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In City of Manila v. Laguio, Jr. the Court restates the tests of a valid ordinance

The tests of a valid ordinance are well established. A long line of

decisions has held that for an ordinance to be valid, it must not only be
within the corporate powers of the local government unit to enact and
must be passed according to the procedure prescribed by law, it must also
conform to the following substantive requirements:
(1) must not contravene the Constitution or any statute;
(2) must not be unfair or oppressive;
(3) must not be partial or discriminatory;
(4) must not prohibit but may regulate trade;
(5) must be general and consistent with public policy;
and (6) must not be unreasonable.

As jurisprudence indicates, the tests are divided into the formal (i.e.,
whether the ordinance was enacted within the corporate powers of the LGU, and
whether it was passed in accordance with the procedure prescribed by law), and
the substantive (i.e., involving inherent merit, like the conformity of the
ordinance with the limitations under the Constitution and the statutes, as well as
with the requirements of fairness and reason, and its consistency with public

It is our position that the proposed ordinance of Kons Irene Del Rosario is
and did not pass the requirements of a valid ordinance for being unfair or
oppressive, partial, discriminatory and unreasonable.


Class legislation discriminating against some and favoring others is
prohibited. (PP vs. Remegio Chan)

The true governing classification are briefly as follows: The classification

must be based on substantial distinctions which make real differences; it must be
germane to the purposes of the law; it must not be limited to existing conditions
only, and must apply equally to each member of the class. (Malcolm, Philippine
Constitutional law, 2d ed., page 343.)

Class legislation is such legislation which denies rights to one which are
accorded to others, or inflicts upon one individual a more severe penalty than is
imposed upon another in like case offending. (PP Vs. Nazario)

The proposed ordinance being a form of class legislation therefore is in

contrary to the mandate of the Constitution under the Equal Protection clause
wherein it is stated that All persons subject to legislation should be treated alike,
under like circumstances and conditions both in the privileges conferred and
liabilities impose.

Section 10 of the Proposed Ordinance provides for the Penalties for

Violation which reads as follows, Any elected official, appointed employees of
the city government and baranggay committing any of the prohibited acts in
Section 4 shall be punished with imprisonment for not less than six (6) months
and shall be fined One hundred Thousand Pesos (P 100,000.00) to One Million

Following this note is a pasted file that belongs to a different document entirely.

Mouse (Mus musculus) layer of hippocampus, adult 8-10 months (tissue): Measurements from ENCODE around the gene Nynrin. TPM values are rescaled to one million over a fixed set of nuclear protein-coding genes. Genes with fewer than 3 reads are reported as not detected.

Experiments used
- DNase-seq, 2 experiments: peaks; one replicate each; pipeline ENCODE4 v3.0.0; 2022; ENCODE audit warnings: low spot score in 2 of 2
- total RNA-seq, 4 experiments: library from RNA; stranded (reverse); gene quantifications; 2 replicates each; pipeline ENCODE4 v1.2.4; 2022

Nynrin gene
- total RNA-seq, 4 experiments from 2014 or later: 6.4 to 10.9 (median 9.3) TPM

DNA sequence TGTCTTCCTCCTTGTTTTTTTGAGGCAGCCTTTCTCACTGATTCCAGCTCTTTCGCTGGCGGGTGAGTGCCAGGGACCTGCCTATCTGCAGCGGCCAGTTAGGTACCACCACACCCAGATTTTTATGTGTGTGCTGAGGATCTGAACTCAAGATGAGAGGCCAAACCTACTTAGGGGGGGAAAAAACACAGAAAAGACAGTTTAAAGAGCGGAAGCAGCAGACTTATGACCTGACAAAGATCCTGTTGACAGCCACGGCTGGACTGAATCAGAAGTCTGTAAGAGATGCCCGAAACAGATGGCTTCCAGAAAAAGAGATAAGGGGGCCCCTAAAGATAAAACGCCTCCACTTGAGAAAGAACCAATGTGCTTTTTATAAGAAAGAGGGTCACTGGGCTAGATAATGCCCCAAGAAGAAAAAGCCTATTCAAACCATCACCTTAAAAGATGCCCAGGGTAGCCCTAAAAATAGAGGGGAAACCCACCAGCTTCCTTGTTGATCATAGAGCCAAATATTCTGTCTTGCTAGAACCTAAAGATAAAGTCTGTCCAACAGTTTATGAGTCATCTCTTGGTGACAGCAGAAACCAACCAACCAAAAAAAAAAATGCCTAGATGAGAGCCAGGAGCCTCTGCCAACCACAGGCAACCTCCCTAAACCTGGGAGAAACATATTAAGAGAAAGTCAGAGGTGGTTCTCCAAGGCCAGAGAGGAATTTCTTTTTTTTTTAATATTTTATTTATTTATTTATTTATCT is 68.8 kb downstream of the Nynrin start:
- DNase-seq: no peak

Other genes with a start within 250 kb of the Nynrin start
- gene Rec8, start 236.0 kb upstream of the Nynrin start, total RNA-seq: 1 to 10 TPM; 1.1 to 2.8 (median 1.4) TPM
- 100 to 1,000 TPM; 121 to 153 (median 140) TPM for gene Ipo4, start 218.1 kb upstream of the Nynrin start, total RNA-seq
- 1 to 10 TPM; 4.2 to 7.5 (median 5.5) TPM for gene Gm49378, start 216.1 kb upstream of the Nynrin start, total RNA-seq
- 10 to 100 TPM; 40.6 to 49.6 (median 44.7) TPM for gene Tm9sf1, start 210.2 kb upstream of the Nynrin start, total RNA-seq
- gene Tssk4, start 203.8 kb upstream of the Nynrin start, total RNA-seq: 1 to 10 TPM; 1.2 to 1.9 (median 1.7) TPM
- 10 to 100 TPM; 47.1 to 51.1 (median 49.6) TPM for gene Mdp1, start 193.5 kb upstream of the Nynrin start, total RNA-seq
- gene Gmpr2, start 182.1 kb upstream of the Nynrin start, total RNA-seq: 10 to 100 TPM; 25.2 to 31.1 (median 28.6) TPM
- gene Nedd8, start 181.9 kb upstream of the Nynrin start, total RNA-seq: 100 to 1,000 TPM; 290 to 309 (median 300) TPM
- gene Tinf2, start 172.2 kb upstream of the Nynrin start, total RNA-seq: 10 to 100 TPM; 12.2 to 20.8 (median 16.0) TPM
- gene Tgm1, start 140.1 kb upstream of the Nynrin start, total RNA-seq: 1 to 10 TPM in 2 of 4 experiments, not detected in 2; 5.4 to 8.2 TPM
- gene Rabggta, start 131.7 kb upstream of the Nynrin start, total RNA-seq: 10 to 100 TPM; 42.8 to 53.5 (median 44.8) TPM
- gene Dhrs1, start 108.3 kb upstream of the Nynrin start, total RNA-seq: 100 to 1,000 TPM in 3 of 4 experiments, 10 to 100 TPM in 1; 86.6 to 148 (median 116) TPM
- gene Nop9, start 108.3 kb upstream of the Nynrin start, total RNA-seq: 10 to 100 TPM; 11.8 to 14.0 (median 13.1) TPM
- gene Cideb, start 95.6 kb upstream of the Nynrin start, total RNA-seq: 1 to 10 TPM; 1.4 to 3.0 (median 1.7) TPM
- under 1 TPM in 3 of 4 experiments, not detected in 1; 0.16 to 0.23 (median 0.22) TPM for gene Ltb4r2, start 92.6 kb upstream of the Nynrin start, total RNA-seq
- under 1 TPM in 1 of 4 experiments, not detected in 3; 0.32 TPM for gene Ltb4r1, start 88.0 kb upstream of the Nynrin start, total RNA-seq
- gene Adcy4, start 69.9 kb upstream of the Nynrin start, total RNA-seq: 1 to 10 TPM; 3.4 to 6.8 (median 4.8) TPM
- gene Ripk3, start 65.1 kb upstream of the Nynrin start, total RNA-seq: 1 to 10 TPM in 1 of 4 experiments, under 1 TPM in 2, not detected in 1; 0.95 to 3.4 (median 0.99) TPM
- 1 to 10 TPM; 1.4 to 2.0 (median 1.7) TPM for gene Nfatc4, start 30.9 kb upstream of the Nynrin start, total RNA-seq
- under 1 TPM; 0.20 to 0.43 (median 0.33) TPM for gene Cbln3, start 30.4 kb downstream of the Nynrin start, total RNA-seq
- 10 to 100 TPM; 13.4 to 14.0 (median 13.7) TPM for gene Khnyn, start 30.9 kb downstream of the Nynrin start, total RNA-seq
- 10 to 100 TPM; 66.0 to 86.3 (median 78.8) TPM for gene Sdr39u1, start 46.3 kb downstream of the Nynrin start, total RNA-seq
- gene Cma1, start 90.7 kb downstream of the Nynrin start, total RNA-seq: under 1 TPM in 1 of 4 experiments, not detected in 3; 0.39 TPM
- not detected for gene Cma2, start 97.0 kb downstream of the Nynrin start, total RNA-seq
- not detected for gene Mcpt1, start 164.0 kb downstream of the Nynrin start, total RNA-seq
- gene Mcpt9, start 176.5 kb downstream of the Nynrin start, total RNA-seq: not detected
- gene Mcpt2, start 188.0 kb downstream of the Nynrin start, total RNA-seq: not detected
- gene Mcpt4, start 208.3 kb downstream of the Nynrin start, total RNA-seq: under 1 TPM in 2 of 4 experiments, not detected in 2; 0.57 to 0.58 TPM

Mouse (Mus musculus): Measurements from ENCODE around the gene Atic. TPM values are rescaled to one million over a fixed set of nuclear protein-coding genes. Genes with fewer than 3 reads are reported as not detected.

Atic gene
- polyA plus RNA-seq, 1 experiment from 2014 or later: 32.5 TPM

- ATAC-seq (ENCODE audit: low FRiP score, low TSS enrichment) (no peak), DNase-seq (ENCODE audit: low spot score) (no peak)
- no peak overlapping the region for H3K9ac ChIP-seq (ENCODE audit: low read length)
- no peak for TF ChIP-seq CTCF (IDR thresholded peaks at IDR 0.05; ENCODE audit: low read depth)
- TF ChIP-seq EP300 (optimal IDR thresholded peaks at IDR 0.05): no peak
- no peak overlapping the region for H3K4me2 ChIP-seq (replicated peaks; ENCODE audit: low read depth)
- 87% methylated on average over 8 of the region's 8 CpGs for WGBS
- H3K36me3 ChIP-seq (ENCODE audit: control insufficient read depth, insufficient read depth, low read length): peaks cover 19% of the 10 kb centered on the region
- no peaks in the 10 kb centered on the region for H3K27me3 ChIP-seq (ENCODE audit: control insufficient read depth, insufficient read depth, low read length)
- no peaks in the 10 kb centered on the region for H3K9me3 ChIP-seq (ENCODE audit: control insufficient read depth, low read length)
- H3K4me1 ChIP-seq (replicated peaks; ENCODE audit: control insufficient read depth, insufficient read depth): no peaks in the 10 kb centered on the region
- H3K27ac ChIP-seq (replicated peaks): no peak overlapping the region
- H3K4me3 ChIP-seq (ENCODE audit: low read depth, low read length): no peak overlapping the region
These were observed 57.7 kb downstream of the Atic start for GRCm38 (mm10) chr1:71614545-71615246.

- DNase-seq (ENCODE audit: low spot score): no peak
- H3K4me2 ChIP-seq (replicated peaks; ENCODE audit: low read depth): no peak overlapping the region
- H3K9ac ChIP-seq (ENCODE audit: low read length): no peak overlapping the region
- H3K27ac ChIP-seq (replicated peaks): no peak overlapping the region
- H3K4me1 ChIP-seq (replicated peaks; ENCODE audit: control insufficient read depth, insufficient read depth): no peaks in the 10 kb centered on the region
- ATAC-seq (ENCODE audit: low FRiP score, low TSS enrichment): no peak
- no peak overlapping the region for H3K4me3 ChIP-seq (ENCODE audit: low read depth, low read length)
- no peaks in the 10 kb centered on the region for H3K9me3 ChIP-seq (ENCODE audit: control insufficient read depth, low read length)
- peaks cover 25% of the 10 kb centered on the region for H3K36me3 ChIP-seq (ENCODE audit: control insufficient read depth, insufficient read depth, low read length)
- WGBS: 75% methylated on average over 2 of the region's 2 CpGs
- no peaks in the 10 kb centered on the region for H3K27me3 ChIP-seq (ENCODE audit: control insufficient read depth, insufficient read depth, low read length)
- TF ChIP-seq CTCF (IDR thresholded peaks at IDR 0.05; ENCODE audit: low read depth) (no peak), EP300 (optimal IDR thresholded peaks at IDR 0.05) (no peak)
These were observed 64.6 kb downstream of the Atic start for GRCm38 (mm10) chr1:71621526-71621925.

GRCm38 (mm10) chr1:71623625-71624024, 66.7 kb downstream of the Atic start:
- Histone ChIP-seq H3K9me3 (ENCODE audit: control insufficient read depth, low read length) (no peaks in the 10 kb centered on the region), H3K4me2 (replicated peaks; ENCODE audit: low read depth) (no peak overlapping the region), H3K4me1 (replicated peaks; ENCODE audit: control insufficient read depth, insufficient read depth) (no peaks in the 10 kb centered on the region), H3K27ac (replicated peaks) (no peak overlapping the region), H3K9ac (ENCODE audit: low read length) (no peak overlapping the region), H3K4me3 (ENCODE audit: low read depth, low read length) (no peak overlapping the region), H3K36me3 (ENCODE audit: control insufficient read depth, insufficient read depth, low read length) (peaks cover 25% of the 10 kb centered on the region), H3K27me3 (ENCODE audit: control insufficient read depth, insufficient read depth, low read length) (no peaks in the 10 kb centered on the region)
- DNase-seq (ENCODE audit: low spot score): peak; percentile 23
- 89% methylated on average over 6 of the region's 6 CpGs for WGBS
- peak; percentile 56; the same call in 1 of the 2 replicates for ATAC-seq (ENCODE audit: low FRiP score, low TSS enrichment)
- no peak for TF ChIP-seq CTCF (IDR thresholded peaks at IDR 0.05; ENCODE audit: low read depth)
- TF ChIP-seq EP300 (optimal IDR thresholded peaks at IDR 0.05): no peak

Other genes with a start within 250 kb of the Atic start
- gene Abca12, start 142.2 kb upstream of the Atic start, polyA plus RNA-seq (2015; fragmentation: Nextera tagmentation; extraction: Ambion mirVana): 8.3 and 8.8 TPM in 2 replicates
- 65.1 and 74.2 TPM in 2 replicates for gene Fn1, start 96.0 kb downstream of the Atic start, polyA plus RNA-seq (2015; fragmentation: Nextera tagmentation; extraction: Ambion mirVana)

Pesos (P1,000,000.00)

Aside from the fact that the penalty is unconscionable and excessive hence
unreasonable and oppressive, we would like to point out that the ordinance aims
to penalize any elected official, appointed employees of the city government
and baranggay. The question remains that what if an elected official or
appointed employee of another city or province have committed any of the
prohibited acts will he be penalized or not? What is the substantial distinction
between an elected official of the city and those that are not from the city?

We will be facing the dilemma that we might be encountering huge

problems once a provincial project with a tarpaulin of an elected provincial officer
is implemented in the city. Are we going to sue the elected officer of the
Province? Are we going to destroy the tarpaulin with the provincial officers name
as displayed therein? We must take note that these tarpaulins forms part of the
project as public funds are used to produce them. The implementing officers of
this ordinance may face counter-suits as well for destroying government property
or Malicious mischief under Article 327 of the Revised Penal Code. We might end
up suing each other in the process.

Although equal protection clause does not prohibit classification, it is

imperative that the classification should be based on real and substantial
differences having a reasonable relation to the subject of the particular
legislation. (Villegas Vs. Tsai Pao Ho) The ordinance in question fails to consider
valid substantial differences.

A valid ordinance should not be partial and discriminatory as it is based on

a valid classification. The requirements for a valid and reasonable classification
are; (1) it must be substantial distinction.

(2) it must be germane to the purpose of the law,

(3) it must not be limited to existing conditions only and;

(4) it must apply equally to all members of the same class. (Social Justice
Society Vs. Atienza)

The exercise of Police Power by the local government is valid unless it

contravenes the fundamental law of the land, or an act of legislature, or unless it
is against public policy or is unreasonable, oppressive, partial, discriminating or in
derogation of a common right. (City of Manila Vs. Laguio)

Basing from all the legal basis discussed it is our position that the
questioned ordinance is unconstitutional for the reason that it violates the equal
protection clause wherein it only targeted specific individuals for prosecution as it
excludes those of the other administrations, past and present, who may be